“So those who welcomed his message were baptized, and that day about three thousand persons were added.” (Acts 2:41)
That’s my goal, or hope, or dream, to some day preside at a baptism for about 3,000 people. Of course it wouldn’t be here, in St. Paul’s Church, because we wouldn’t be able to fit them all in at once. And only taking them 300 or 400 at a time just wouldn’t do. Or would it? Presiding at the baptism of one person is a great privilege too. Every baptism is a special event and it’s not, after all, about the presider, it’s about the baptized and God’s promise.
The promise of baptism, as expressed in our first lesson today from the Book of the Acts of the Apostles is that by repentance and baptism comes forgiveness and the Holy Spirit. I have written here many times about forgiveness, not so much about the Holy Spirit.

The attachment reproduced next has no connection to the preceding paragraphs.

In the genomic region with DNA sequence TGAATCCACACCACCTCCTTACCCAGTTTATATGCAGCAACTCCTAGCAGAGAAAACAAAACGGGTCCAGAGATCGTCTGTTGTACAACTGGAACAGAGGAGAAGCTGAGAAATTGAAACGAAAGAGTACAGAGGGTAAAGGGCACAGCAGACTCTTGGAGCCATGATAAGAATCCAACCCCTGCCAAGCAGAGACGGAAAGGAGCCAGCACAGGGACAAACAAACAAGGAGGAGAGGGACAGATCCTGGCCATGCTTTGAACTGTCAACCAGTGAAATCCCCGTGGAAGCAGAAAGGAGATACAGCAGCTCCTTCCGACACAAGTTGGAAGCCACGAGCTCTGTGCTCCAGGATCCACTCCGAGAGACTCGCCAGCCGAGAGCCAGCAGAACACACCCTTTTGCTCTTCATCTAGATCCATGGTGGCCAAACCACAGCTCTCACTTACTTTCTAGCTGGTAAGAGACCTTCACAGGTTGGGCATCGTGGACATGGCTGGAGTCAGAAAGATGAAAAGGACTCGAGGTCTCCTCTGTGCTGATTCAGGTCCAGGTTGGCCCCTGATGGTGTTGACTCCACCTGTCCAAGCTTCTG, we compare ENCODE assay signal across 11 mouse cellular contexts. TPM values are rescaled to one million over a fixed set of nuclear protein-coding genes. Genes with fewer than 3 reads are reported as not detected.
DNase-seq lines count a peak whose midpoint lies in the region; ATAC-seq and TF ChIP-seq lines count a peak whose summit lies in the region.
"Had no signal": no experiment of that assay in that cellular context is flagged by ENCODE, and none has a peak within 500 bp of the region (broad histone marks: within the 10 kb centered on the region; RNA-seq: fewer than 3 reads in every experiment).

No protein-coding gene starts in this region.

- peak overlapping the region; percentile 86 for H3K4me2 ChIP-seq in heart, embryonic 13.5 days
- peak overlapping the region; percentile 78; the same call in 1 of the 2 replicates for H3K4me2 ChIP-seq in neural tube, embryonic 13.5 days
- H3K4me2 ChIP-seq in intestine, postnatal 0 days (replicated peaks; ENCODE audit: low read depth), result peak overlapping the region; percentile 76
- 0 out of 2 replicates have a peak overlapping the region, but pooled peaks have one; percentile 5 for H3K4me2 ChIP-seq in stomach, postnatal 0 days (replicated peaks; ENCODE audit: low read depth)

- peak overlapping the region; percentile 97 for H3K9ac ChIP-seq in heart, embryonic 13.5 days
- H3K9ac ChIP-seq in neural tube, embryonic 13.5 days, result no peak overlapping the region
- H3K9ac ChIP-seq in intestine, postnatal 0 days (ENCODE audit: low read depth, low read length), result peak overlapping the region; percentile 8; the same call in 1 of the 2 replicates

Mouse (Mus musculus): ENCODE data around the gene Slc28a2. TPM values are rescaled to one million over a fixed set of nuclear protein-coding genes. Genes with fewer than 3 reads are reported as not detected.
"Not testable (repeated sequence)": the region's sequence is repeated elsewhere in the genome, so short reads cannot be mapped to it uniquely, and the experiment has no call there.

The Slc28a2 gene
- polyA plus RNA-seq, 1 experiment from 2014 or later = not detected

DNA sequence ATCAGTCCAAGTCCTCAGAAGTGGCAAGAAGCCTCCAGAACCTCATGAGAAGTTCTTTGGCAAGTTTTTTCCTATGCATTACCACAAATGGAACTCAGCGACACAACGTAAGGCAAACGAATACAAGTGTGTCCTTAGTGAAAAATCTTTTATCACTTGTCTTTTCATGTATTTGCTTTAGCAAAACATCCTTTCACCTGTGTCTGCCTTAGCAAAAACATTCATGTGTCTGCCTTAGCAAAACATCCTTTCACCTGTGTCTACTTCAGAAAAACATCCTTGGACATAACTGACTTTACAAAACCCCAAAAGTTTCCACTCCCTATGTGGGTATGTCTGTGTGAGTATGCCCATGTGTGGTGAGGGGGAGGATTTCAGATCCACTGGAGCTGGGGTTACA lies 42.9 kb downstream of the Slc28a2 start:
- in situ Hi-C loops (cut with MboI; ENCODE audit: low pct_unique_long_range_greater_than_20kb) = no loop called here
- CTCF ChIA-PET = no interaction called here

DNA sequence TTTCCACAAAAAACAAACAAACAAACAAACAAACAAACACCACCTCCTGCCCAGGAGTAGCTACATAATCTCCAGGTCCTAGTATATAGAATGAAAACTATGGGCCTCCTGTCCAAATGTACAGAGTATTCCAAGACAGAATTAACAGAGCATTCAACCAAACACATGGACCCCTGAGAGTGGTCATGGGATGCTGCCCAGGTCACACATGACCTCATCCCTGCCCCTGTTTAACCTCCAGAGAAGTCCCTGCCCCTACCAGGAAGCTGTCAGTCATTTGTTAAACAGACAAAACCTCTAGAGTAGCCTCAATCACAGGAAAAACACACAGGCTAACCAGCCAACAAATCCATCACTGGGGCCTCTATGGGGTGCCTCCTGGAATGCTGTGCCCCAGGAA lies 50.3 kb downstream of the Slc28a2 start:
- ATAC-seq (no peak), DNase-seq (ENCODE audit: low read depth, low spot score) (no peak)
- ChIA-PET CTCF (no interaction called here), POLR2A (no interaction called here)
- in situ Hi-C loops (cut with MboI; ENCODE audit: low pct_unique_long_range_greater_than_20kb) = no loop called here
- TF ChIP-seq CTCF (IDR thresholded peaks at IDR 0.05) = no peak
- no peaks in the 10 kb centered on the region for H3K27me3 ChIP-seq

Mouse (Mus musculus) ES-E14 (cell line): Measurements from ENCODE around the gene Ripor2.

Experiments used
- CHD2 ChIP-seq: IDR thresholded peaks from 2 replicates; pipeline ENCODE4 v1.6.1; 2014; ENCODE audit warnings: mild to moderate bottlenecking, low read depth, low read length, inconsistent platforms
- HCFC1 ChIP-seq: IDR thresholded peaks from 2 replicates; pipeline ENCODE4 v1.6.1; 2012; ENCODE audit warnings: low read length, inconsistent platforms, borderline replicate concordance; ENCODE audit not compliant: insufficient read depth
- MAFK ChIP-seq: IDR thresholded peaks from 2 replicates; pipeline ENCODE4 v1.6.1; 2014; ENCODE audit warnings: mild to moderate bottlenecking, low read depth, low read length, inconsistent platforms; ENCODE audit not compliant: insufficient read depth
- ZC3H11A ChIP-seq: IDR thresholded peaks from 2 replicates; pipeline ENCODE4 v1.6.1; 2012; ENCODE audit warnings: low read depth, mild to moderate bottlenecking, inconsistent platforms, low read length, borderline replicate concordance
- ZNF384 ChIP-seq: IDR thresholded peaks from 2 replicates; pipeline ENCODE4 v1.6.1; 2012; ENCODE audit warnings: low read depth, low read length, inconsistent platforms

I was asked recently about the word “ghost.” It came up frequently, even if you tried to avoid it, in a wedding that was televised. So I explained that the word “ghost” is an old word that can also mean “spirit.” So, that in the phrase “Holy Ghost” we mean “Holy Spirit.”
I was desperate to be asked about the Holy Spirit, but wasn’t, so I explain the Holy Spirit anyway. The Holy Spirit is God’s Spirit and the gift of God’s Spirit is a promise by God to be present with us always. No matter what we’re doing, no matter who we are, God will be ever present.
This, by the way, is how God is present with us in the breaking of bread, in the communion we celebrate Sunday morning (and other time). All of us are welcome and have a place at the table. There are no solo sacraments, every prayer, be it public or private is accompanied by God’s Holy Spirit.